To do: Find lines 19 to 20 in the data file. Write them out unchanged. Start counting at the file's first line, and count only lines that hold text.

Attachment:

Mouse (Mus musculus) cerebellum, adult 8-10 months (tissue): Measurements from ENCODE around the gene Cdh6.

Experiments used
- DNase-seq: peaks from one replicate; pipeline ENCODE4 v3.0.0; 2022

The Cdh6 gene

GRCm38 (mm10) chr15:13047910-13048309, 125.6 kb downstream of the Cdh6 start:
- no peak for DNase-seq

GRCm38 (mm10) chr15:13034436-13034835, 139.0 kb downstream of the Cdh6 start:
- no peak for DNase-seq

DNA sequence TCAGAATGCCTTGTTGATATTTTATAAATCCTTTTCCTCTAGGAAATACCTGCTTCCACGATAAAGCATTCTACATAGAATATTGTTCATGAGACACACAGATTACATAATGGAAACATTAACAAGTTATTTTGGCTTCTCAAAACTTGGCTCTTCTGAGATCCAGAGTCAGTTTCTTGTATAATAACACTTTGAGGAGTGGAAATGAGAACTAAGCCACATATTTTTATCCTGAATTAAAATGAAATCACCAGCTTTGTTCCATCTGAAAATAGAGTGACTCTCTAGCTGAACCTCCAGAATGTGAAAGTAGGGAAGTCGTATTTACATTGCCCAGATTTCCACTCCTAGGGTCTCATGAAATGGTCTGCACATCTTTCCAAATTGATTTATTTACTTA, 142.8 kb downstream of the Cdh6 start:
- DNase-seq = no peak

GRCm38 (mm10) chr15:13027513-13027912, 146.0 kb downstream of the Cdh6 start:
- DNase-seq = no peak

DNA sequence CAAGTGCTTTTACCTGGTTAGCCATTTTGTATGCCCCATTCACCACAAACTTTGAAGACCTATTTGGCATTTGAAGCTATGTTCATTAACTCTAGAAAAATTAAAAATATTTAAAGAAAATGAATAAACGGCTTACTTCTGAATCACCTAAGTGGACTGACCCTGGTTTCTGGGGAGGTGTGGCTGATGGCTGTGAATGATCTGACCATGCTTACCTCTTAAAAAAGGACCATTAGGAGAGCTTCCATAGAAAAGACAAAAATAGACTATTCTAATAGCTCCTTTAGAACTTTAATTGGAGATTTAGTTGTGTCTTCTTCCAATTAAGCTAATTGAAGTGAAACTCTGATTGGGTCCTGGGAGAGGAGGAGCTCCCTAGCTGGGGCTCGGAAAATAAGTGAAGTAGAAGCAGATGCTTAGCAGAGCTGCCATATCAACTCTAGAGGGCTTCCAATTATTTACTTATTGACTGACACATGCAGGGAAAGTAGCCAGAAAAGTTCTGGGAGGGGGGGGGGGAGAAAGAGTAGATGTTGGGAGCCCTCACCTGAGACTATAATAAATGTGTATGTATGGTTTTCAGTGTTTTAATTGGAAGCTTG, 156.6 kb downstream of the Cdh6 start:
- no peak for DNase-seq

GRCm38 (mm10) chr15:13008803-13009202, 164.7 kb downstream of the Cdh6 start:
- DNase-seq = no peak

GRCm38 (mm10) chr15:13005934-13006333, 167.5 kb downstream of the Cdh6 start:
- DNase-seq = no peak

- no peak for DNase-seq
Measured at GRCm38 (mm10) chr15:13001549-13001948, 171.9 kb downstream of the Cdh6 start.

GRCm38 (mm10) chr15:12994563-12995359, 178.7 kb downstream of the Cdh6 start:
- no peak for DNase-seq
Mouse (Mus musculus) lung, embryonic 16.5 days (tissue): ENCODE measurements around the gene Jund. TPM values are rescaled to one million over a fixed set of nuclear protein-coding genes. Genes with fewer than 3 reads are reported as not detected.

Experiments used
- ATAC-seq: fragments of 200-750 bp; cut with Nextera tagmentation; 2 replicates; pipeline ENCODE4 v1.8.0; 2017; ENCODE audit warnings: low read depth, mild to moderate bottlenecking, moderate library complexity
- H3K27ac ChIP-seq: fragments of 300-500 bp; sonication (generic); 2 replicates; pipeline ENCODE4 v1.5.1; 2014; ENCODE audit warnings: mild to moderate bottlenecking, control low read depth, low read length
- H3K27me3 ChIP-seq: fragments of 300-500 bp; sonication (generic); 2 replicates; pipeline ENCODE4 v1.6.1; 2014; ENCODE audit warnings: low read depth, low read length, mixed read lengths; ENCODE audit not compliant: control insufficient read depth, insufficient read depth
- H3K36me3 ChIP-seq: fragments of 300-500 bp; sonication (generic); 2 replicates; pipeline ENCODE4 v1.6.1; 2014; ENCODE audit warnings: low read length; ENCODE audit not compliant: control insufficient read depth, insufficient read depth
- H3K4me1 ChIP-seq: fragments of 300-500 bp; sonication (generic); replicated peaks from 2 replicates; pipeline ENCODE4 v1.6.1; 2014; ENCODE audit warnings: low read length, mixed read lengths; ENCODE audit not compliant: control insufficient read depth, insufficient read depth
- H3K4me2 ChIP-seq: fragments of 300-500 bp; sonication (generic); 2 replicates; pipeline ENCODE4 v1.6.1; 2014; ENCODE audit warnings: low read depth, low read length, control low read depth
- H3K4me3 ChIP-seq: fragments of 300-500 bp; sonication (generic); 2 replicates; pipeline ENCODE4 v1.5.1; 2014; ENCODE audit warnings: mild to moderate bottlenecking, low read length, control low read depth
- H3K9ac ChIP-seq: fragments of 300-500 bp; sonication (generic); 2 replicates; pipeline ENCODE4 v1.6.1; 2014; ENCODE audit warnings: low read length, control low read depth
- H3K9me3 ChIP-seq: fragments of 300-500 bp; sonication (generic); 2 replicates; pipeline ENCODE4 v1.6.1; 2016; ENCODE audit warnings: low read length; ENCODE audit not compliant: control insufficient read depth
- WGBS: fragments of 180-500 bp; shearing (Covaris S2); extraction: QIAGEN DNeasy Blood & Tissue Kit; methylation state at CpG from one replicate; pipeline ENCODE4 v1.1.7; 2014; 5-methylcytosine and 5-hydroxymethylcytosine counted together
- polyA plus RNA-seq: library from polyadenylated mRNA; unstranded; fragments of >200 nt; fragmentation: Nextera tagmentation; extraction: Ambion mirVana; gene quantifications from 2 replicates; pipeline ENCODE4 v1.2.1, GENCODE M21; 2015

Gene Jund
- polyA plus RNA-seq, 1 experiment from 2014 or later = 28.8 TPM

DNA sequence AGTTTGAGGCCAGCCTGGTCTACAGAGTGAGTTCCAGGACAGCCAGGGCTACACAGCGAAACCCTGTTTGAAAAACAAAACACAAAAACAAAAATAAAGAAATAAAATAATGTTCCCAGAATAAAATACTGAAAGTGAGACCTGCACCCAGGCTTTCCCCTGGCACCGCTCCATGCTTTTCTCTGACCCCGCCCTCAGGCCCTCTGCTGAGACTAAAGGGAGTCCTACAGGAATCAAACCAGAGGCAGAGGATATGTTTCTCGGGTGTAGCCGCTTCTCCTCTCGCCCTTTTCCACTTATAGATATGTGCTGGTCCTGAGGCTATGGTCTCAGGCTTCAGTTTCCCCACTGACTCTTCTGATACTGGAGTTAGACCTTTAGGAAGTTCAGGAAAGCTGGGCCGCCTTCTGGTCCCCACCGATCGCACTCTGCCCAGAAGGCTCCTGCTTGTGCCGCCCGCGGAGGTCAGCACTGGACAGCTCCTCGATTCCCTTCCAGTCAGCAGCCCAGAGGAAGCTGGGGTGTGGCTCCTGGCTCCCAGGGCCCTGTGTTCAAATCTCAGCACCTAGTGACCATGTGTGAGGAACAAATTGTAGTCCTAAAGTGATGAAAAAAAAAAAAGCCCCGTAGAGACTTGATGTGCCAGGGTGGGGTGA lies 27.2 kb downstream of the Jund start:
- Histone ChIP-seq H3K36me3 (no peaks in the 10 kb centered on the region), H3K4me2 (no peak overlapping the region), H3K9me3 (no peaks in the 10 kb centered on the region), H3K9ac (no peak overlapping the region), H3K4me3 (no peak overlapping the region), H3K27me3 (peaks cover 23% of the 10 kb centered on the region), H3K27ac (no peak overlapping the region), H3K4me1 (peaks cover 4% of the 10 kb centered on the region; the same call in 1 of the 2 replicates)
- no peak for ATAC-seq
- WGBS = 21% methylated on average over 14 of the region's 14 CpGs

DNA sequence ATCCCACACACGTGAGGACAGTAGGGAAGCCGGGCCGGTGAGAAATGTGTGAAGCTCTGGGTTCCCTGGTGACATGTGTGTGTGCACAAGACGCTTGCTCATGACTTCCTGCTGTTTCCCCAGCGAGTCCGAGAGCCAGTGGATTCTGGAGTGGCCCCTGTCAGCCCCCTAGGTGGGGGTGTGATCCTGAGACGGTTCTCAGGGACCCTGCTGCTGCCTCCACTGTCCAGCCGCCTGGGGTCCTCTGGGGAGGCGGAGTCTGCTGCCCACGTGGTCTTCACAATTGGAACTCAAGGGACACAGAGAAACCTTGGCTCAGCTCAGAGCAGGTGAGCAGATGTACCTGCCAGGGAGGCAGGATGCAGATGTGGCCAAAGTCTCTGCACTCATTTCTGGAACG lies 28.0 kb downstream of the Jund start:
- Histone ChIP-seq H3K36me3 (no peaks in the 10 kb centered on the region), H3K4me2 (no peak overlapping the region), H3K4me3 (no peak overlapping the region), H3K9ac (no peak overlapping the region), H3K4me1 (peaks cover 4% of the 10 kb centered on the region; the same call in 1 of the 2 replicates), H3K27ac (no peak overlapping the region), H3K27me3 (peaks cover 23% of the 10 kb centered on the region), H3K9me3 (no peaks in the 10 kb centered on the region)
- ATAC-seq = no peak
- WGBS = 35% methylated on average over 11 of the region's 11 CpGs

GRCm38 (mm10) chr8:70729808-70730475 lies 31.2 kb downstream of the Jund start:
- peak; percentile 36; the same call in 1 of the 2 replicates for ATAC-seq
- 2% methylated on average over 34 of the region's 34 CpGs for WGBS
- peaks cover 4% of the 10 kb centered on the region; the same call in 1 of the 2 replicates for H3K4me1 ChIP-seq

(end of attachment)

- no peak for DNase-seq
Measured at GRCm38 (mm10) chr15:13001549-13001948, 171.9 kb downstream of the Cdh6 start.